Participant Info

First Name
Last Name
United States
University of Maryland, College Park
Political psychology, partisanship, polarization, social identity, sorting, participation, elections, voting
Media Contact

Personal Info

About Me

I am an assistant professor in the department of Government and Politics at the University of Maryland, College Park.

My research interests include American political behavior, political psychology, partisan and social identity, and polarization. Specifically, my work focuses on the polarizing effect of partisan sorting, and the consequences of sorting for political behavior in general.

Some of my research has appeared in journals such as American Political Science Review and American Journal of Political Science.

I am currently finishing a book manuscript on partisan sorting and polarization in American politics.

Recent Publications

Mason, Lilliana. Forthcoming. “A Cross-Cutting Calm: How social sorting drives affective polarization.” Public Opinion Quarterly.

Davis, Nick and Lilliana Mason. 2015. “Sorting and the Split-Ticket: Evidence from Presidential and Subpresidential Elections.” Political Behavior. Online First.

Huddy, Leonie, Lilliana Mason, Lene Aaroe. 2015.“Expressive Partisanship: Campaign Involvement, Political Emotion, and Partisan Identity.” American Political Science Review 109(1): 1-17.

Mason, Lilliana. 2015.“I Disrespectfully Agree: The differential effects of partisan sorting on social and issue polarization.” American Journal of Political Science 59(1): 128-145.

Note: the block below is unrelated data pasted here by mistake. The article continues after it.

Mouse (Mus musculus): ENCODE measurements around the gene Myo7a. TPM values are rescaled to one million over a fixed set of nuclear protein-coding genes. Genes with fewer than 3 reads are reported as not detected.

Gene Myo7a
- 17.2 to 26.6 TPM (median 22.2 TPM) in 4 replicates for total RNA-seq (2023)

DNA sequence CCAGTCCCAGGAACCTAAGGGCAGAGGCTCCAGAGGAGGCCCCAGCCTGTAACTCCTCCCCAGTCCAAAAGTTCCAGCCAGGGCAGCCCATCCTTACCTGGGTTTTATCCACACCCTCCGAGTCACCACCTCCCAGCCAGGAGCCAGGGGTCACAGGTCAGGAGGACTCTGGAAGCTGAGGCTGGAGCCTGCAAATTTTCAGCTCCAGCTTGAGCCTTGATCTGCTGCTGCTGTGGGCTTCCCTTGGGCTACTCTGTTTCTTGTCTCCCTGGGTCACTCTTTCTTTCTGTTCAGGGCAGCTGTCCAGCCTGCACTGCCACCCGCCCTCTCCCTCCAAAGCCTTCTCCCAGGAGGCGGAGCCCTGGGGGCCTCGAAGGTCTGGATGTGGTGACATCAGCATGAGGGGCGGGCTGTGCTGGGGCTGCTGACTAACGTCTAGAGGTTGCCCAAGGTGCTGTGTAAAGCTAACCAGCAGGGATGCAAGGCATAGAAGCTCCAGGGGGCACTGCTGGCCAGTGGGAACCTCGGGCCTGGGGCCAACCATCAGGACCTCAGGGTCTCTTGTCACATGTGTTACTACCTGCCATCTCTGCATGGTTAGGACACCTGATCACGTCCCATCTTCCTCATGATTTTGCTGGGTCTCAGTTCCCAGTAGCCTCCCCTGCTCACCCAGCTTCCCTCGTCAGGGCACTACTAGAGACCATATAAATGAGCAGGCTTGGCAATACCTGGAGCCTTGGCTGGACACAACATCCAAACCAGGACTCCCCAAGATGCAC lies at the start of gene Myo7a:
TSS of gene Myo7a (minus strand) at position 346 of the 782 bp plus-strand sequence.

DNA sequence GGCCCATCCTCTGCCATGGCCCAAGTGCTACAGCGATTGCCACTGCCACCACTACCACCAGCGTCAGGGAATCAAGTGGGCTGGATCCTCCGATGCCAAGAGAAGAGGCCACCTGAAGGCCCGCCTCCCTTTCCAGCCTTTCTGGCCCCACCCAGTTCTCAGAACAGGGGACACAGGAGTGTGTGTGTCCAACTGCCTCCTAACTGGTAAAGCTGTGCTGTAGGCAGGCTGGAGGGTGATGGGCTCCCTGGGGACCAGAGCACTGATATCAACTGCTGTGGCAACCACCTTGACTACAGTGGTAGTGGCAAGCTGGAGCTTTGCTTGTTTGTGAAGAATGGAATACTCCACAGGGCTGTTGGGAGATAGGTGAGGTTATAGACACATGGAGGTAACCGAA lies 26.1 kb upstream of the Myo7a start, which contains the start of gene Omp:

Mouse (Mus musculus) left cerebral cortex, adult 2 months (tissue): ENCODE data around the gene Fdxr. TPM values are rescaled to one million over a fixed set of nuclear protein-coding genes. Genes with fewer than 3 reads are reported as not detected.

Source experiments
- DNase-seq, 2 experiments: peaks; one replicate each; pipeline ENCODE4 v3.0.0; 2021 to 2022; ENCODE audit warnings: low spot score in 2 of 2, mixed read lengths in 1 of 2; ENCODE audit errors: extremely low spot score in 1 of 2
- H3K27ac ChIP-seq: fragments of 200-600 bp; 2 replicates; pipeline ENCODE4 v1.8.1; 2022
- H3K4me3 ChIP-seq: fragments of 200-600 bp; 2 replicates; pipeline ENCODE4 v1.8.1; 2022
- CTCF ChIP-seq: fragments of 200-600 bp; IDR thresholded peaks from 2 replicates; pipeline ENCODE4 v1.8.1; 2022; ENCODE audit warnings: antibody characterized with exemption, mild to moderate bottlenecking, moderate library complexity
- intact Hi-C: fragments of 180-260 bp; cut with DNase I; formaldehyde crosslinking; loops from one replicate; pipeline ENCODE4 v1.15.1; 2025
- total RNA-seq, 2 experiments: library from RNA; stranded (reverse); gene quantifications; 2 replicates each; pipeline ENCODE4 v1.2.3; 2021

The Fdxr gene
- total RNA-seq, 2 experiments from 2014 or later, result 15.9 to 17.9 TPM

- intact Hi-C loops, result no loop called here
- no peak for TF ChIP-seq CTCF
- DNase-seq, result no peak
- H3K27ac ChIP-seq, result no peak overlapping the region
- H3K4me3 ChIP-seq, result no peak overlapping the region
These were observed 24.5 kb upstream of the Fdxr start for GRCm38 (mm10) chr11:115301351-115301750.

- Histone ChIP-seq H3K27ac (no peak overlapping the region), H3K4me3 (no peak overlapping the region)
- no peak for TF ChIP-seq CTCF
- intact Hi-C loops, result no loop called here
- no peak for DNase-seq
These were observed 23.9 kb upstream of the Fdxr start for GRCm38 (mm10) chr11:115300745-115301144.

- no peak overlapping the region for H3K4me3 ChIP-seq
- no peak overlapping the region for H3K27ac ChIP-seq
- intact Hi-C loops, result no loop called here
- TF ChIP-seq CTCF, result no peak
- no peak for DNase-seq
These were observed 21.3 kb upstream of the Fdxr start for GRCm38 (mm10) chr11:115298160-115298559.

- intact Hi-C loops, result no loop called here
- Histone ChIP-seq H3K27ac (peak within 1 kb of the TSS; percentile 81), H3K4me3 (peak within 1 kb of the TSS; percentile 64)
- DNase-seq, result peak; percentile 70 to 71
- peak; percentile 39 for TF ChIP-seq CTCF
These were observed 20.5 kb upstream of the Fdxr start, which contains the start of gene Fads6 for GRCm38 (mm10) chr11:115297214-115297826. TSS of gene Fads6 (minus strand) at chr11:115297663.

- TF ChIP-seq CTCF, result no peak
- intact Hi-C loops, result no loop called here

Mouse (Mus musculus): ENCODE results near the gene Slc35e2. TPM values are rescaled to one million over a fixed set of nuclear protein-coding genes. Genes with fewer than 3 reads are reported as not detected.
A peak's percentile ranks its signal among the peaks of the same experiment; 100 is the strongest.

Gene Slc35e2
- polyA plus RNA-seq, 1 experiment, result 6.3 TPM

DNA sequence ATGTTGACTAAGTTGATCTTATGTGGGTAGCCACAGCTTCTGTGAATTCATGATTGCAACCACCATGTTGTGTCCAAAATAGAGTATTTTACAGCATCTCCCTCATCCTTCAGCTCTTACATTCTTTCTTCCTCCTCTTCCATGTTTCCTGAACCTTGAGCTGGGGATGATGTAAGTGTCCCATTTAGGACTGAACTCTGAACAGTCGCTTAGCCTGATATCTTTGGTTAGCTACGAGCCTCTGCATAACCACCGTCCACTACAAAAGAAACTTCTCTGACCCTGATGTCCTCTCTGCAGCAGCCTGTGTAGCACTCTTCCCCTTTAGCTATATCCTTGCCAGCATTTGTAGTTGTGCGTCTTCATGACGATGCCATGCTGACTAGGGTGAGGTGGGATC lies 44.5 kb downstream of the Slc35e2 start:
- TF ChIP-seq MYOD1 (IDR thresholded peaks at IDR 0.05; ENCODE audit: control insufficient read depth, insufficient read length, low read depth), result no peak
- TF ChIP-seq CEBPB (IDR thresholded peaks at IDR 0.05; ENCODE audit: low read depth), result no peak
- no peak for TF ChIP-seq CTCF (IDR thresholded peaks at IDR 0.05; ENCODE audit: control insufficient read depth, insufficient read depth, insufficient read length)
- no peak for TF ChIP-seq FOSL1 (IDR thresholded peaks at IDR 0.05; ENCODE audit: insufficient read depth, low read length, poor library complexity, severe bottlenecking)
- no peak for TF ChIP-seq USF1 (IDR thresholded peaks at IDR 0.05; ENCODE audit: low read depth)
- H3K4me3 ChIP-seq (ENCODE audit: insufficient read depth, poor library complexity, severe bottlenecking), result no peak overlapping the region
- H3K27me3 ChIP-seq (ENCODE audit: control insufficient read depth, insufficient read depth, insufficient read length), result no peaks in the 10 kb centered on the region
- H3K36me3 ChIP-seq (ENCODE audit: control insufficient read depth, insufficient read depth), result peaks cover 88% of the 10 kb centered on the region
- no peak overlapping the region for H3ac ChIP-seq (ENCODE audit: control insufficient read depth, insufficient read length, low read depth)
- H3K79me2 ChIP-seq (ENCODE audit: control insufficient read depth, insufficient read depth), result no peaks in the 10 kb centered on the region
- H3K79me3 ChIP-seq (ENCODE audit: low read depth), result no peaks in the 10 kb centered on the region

Media Coverage
Taub, Amanda. “Why Americans Vote ‘Against Their Interest’: Partisanship.” New York Times.
Foran, Clare.“Why Can’t Hillary Clinton Lock Up the Nomination?” The Atlantic.
Foran, Clare. 2016. “The ‘Never Clinton’ Campaign.” The Atlantic, May 5.
“Why Are Americans so Angry This Election Season? Here’s New Research That Helps Explain It.” 2016. Washington Post. Accessed May 11.
Mason, Lilliana. 2016. “Trump Attracts Poor Voters with Multiple Republican Social Identities.” Vox. March 9.

“Why Victory Trumps the Greater Good in American Politics.” London School of Economics American Politics and Policy Blog. February 18, 2015. Online.

“Why People vote Republican but support liberal policies.” Washington Post: Monkey Cage Blog. November 21, 2014. Online.

“Partyism now trumps racism.” CNN’s Smerconish show. September 27, 2014. Broadcast.

“Party Polarization is Making Us More Prejudiced.” Washington Post: Monkey Cage Blog. January 28, 2014. Online.

“American Politics Go Tribal.”, Tom Jacobs. November 6, 2012. Online.

Country Focus
United States

Research Areas

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